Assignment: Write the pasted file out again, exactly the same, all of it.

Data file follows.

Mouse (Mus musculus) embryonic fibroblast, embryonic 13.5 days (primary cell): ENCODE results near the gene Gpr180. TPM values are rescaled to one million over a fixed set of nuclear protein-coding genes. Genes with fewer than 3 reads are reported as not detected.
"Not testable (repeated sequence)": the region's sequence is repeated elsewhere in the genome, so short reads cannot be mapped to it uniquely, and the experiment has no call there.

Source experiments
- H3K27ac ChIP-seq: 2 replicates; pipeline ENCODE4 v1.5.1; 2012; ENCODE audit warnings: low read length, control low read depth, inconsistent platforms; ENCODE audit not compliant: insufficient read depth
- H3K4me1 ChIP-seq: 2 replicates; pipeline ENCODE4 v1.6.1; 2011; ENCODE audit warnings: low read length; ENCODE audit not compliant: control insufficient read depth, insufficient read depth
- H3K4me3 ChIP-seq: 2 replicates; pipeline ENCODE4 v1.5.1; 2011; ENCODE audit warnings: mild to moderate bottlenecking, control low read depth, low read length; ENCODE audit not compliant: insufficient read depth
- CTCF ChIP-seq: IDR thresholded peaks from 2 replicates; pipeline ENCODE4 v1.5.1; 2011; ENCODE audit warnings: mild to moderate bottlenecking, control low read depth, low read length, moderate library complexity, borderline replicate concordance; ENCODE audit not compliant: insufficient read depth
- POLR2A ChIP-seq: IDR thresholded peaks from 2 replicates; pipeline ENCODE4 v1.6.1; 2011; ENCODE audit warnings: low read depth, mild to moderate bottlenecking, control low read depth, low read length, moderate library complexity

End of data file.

Mouse (Mus musculus) embryonic fibroblast, embryonic 13.5 days (primary cell): ENCODE results near the gene Gpr180. TPM values are rescaled to one million over a fixed set of nuclear protein-coding genes. Genes with fewer than 3 reads are reported as not detected.
"Not testable (repeated sequence)": the region's sequence is repeated elsewhere in the genome, so short reads cannot be mapped to it uniquely, and the experiment has no call there.

Source experiments
- H3K27ac ChIP-seq: 2 replicates; pipeline ENCODE4 v1.5.1; 2012; ENCODE audit warnings: low read length, control low read depth, inconsistent platforms; ENCODE audit not compliant: insufficient read depth
- H3K4me1 ChIP-seq: 2 replicates; pipeline ENCODE4 v1.6.1; 2011; ENCODE audit warnings: low read length; ENCODE audit not compliant: control insufficient read depth, insufficient read depth
- H3K4me3 ChIP-seq: 2 replicates; pipeline ENCODE4 v1.5.1; 2011; ENCODE audit warnings: mild to moderate bottlenecking, control low read depth, low read length; ENCODE audit not compliant: insufficient read depth
- CTCF ChIP-seq: IDR thresholded peaks from 2 replicates; pipeline ENCODE4 v1.5.1; 2011; ENCODE audit warnings: mild to moderate bottlenecking, control low read depth, low read length, moderate library complexity, borderline replicate concordance; ENCODE audit not compliant: insufficient read depth
- POLR2A ChIP-seq: IDR thresholded peaks from 2 replicates; pipeline ENCODE4 v1.6.1; 2011; ENCODE audit warnings: low read depth, mild to moderate bottlenecking, control low read depth, low read length, moderate library complexity